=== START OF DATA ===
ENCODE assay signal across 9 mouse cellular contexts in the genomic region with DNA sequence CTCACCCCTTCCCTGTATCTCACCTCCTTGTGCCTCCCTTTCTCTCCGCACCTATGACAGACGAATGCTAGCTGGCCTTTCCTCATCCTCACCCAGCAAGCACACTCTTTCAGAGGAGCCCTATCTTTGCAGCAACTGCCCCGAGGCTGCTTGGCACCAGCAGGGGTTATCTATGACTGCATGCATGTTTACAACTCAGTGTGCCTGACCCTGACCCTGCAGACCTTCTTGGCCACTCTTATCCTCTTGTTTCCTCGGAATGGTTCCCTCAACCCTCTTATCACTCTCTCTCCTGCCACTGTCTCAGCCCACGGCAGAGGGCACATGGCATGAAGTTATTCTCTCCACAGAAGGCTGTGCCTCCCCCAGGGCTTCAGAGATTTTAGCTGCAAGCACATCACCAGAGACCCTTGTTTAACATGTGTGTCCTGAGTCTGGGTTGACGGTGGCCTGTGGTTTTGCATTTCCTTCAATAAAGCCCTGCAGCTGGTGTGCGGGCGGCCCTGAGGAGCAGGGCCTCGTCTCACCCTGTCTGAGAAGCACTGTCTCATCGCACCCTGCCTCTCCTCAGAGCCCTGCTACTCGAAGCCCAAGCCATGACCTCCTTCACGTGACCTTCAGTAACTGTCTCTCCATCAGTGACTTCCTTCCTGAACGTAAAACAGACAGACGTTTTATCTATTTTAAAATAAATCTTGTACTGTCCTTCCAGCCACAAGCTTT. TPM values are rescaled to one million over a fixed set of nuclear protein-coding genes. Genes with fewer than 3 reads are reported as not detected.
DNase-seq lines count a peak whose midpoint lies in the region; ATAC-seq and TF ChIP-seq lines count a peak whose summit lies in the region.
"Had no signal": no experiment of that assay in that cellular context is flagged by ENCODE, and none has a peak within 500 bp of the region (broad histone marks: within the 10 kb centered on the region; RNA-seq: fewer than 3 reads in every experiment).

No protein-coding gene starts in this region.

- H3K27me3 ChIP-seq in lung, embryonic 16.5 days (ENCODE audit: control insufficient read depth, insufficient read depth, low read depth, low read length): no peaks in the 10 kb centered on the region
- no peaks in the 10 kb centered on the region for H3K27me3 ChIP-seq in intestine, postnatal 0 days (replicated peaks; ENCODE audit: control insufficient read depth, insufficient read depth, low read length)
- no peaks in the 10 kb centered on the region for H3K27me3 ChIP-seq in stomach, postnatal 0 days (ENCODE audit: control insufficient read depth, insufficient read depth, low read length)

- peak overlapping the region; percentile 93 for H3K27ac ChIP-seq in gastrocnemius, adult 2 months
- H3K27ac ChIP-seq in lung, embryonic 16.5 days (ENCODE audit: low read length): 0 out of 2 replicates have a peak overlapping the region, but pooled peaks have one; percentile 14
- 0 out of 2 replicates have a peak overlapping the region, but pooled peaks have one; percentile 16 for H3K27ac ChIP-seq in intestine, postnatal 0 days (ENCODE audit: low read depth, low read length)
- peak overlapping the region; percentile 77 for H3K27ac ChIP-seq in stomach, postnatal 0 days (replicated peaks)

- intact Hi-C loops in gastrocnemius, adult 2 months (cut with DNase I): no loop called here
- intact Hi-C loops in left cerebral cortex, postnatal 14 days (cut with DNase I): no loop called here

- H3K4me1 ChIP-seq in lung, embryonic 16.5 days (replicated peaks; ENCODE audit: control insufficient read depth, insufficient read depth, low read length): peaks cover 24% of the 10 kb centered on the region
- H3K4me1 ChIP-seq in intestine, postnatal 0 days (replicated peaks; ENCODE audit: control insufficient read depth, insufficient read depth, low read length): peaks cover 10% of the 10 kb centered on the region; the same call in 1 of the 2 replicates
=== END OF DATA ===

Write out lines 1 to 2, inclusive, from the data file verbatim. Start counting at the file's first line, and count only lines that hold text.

ENCODE assay signal across 9 mouse cellular contexts in the genomic region with DNA sequence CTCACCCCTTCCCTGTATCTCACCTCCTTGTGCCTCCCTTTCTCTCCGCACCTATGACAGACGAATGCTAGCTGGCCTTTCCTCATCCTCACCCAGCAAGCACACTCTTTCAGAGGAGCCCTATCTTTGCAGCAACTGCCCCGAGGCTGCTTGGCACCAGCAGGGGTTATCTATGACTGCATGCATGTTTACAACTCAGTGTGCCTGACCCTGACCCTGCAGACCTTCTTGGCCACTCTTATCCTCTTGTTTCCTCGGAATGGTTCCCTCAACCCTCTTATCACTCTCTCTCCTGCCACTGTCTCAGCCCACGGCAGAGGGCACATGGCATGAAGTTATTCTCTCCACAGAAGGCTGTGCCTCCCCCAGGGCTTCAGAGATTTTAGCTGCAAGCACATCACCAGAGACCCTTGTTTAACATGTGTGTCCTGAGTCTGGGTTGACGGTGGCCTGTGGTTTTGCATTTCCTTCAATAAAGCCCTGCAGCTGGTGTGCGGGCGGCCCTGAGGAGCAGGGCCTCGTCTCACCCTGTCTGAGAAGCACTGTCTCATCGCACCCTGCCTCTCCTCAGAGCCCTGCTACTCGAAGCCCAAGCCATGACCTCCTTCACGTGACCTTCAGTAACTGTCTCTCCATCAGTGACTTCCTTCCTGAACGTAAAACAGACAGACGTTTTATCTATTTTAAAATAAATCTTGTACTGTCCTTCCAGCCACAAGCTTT. TPM values are rescaled to one million over a fixed set of nuclear protein-coding genes. Genes with fewer than 3 reads are reported as not detected.
DNase-seq lines count a peak whose midpoint lies in the region; ATAC-seq and TF ChIP-seq lines count a peak whose summit lies in the region.